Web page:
We are living in times of paradox: globalization has never been so intense, neither has fragmentation. While countries are more and more connected and a large-scale war between the greatest economies seems unlikely, smaller-scale – but extremely disruptive – conflicts are more and more common and complex. Climate change, the greatest challenge of our contemporary geopolitics, could increase instability even more, given the predicted consequences of rising global average temperatures to current living styles. Current institutions seem incapable of successfully dealing with this reality; maybe this is so because they were developed in times in which groups were organized and best represented by the nation state, but, in many aspects of contemporary life, this is no longer the case. Considering this reality of the Anthropocene, we propose imagining a world in which fragmentation is intensified as a means to deal with current key issues, such as climate change. Negotiations in intergovernmental forums in which supposedly unitary (homogeneously composed) nation states are represented are not being effective. We propose to acknowledge the heterogeneity that exists inside of a nation state and to consider it beyond its borders. By implementing different measures considering personal/group carbon footprint, climate change could be more successfully tackled and a more just climate future could be created.
Larissa Basso is a PhD Candidate at the Institute of International Relations, University of Brasília, Brazil, and a Visiting Scholar at the School of Global Policy and Strategy, University of California San Diego.
Dallas J. Gingles
TIn my paper, I draw on the 20th century ethicist, Reinhold Niebuhr’s, “Christian realism” to argue that we are right to feel regret, remorse, and even guilt when we realize that, as an inevitable consequence of our human limitations, we are always already complicit in the problem of climate change. We fool ourselves and delude our neighbors when we deny this complicity, either because we are culpably ignorant or because we selfishly hope to avoid being compelled to change our way of life.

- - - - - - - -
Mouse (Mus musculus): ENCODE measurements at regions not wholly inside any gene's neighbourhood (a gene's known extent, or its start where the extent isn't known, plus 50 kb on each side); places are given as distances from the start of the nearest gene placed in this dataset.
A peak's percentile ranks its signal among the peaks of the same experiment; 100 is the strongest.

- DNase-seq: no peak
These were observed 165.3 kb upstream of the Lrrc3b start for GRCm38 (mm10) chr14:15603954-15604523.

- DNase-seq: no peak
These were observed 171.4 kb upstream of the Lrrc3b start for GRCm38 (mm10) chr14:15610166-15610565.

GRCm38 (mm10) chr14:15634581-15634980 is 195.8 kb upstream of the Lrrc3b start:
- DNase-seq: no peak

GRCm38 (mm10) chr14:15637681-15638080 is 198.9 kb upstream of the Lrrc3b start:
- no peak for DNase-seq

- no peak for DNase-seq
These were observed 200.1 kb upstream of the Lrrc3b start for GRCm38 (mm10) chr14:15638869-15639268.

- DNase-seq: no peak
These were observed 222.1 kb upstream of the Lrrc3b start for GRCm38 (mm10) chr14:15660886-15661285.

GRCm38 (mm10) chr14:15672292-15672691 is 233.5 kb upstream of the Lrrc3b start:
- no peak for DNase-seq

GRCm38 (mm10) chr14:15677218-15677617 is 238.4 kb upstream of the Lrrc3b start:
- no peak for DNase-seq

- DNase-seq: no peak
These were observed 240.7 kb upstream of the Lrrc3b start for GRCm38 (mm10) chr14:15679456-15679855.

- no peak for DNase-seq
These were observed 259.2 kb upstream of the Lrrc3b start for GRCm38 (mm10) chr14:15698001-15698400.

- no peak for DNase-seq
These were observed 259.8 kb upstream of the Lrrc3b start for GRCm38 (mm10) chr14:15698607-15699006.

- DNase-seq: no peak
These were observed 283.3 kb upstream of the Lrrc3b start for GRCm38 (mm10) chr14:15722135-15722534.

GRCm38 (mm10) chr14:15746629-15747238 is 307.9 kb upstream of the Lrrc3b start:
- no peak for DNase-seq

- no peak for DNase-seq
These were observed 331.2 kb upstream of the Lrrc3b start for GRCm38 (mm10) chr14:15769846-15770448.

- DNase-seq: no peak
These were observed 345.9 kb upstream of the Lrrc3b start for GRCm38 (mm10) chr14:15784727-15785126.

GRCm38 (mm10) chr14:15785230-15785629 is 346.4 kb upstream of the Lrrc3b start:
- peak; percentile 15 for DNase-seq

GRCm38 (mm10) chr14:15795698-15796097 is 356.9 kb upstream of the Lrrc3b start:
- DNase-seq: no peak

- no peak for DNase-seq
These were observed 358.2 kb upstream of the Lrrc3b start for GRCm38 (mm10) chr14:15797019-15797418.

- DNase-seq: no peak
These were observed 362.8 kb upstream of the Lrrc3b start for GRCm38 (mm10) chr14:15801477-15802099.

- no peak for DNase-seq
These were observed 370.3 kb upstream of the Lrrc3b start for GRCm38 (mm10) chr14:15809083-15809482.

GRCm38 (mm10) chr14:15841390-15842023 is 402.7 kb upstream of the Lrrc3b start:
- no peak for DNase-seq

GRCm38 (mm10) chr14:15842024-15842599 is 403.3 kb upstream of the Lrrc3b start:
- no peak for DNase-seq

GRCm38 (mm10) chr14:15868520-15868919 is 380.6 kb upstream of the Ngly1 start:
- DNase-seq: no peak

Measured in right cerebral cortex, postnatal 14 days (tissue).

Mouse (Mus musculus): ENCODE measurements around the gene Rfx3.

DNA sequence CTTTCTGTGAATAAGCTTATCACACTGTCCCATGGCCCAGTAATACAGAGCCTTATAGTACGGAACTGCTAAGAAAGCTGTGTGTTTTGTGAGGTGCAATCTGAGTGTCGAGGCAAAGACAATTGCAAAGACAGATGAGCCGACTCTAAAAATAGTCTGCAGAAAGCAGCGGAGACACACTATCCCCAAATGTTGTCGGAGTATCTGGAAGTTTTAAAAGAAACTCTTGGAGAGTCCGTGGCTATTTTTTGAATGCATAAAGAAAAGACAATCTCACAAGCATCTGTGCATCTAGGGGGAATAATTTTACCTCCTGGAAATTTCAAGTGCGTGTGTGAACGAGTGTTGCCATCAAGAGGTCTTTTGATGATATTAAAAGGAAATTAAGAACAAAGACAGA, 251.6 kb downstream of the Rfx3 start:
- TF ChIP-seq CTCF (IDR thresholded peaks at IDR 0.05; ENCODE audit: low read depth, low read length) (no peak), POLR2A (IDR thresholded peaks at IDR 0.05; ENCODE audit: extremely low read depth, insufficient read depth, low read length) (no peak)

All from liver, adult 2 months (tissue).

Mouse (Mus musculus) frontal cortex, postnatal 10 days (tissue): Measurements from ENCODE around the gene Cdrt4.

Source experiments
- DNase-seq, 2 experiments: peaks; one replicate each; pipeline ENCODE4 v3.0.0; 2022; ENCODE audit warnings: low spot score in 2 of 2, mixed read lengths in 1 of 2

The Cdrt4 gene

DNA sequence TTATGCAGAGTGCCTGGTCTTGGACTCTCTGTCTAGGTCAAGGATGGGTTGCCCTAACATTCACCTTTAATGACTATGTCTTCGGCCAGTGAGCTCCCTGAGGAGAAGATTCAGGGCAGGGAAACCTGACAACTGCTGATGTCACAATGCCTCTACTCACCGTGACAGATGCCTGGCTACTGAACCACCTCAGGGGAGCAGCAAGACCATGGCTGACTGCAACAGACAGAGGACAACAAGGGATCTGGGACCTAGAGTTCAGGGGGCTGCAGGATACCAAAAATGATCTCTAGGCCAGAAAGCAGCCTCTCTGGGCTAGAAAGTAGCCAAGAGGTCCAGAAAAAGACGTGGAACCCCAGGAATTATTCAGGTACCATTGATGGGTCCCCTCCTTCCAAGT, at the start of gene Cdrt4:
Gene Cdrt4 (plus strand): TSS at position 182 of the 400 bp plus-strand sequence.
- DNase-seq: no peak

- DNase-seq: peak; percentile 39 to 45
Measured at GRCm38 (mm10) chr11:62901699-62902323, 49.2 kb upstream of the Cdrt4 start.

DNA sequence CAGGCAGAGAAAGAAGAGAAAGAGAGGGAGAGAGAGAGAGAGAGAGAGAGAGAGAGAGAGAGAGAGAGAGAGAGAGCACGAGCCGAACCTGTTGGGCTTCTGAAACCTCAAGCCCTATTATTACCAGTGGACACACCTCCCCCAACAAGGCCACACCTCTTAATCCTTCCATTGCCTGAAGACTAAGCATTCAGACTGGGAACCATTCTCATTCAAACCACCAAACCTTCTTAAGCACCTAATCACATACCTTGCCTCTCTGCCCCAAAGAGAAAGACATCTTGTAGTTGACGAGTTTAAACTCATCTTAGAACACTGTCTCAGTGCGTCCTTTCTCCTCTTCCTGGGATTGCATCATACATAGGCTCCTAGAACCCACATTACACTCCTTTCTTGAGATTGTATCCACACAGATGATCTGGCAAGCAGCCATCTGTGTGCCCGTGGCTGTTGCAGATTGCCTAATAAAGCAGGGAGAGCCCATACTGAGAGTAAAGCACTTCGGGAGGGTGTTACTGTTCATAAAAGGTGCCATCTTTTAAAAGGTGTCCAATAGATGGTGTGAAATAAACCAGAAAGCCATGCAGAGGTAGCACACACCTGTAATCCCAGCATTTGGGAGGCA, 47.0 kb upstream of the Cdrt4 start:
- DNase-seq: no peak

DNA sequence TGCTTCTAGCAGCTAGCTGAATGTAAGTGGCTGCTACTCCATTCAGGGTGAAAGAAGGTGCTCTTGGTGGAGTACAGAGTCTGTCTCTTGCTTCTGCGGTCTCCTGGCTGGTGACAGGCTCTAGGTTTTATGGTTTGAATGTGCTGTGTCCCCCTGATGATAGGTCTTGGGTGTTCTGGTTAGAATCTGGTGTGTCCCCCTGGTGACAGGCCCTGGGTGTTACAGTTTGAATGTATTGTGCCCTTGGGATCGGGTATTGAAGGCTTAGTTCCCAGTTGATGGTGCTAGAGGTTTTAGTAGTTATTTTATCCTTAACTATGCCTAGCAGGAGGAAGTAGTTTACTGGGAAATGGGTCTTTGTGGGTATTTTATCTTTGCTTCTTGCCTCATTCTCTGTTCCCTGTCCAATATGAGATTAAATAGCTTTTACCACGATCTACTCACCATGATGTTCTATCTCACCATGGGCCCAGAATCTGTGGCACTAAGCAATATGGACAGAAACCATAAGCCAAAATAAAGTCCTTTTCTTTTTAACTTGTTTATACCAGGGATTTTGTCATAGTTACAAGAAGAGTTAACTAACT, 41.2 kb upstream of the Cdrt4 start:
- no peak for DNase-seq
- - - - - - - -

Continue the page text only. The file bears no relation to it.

By clearly implicating us in the moral problems we identify (in this case the systems contributing to climate change), Christian realism obliges us to pursue alternative forms of life. But many other ethical outlooks provide this much. The important insight of Christian realism is that it not only requires us to foster resistance to evil, it also requires us to learn to live well within the systems and cultures we currently inhabit—even though we know it is our existence in that world that renders us guilty in the first place. Christian realism rejects the whole idea of keeping our hands clean—either by denying our guilt or by attempting to escape from all forms of injustice. Both of these options render us incapable of actually pursuing proximate goods and penultimate solutions within our world because they eschew anything except goods that are pure and solutions that are complete.
Whatever we do in the next 30 years to insure that the Earth continues to be habitable, we should be realistic about our limitations, and even—and especially—within those limits be indefatigable in pursuing goods and solutions of all kinds.
Dallas Gingles was homeschooled on the banks of the Trinity River in rural East Texas. He is a first-generation college student, and recently completed his Ph.D. at Southern Methodist University. In his dissertation he used the work of Dietrich Bonhoeffer to address the problem of dirty hands. He and his wife Rebecca live in Dallas with their two-year-old son, Graham.